Tuesday, June 20, 2006

A Nation Of Torturers

Spencer Ackerman proposes an experiment:
Take all the shelving out of a typical filing cabinet. (My own office cabinet happens to be slightly smaller than the cell described here.) Now lock yourself in it for two days. You may notice you can neither stand up straight nor lie down, and crouching gets really uncomfortable extremely fast.
He's referencing a report from what the New York Times rather optimistically identifies as the "last" inquiry into the abuse of prisoners by American troops.
General Formica found that in the third case at a Special Operations outpost, near Tikrit, in April and May 2004, three detainees were held in cells 4 feet high, 4 feet long and 20 inches wide, except to use the bathroom, to be washed or to be interrogated. He concluded that two days in such confinement "would be reasonable; five to seven days would not." Two of the detainees were held for seven days; one for two days, General Formica concluded.
You might have missed the article. There have been so many outrages that they begin to blur together after a while: beatings, "waterboarding," sodomy with objects, broken kneecaps, relatives as hostages, dog attacks, extended sleep deprivation, food deprivation, extended restraint, electric shocks, outright murder. None of the recent revelations have sparked the kind of outcry that Abu Ghraib did. Americans seem to have settled - numb with horror or belligerently defensive, depending on our individual moral compasses - into the knowledge that we are a nation that tortures defenseless prisoners.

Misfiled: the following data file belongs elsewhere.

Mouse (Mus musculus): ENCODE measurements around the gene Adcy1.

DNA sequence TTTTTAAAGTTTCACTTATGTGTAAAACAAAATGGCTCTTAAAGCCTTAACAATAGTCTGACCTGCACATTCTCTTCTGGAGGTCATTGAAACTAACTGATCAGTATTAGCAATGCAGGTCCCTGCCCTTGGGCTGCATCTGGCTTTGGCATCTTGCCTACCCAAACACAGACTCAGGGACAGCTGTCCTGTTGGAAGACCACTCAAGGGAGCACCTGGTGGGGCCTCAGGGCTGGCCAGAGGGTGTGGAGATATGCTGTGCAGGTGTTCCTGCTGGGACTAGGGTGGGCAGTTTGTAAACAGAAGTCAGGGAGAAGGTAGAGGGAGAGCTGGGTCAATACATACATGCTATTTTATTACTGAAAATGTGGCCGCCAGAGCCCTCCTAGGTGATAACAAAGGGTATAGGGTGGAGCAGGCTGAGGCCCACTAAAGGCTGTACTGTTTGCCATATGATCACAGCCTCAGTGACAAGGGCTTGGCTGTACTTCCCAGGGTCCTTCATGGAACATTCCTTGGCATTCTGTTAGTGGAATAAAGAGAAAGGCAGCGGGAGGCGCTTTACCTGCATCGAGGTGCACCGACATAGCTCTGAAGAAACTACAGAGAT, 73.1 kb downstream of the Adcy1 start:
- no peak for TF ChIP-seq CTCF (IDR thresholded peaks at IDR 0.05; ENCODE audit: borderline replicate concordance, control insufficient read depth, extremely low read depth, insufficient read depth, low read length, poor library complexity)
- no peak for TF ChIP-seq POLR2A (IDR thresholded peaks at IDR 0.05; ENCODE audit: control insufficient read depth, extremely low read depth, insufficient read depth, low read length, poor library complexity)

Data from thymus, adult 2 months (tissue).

Conducting Spencer Ackerman's experiment would probably do us all a great deal of good.

As I prepared to write this post, I looked back through my archives to find the posts I'd written about Abu Ghraib, in April and May of 2004. From the first, I was pretty sure that the abuse that was coming to light would not turn out to be the work of a few sociopathic "bad apples," entirely divorced from military policies and directives from the Administration. But I don't think I could have imagined, then, that two years later the Administration would defy Congress in claiming that the President has the unrestricted right to authorize torture, and that the Army field manual would be rewritten to omit Geneva Convention provisions forbidding Abu Ghraib-style abuses.

I'm not sure anyone outside the Pentagon could have imagined it, actually. The notoriously rabid conservatives at the Wall Street Journal's Op-Ed page apparently didn't, even as they sneered at and belittled the victims of Abu Ghraib. Here's a quote from a May 2004 WSJ editorial:
Enemy propaganda notwithstanding, this underscores the fundamental difference between America and totalitarian regimes like Saddam Hussein's Iraq. Evil is part of human nature, and Americans are as susceptible to it as anyone else. But in a civilized country like ours, the state uses its power to prevent and punish brutality.
In 2004, what made us civilized was that our soldiers only abused prisoners behind the government's back, and were then lectured sternly for it. What "underscores the fundamental difference between America and totalitarian regimes" in 2006, now that we know that we literally took over Saddam Hussein's torture chamber and made it our own? I'm afraid we'll be waiting quite a while for our answer.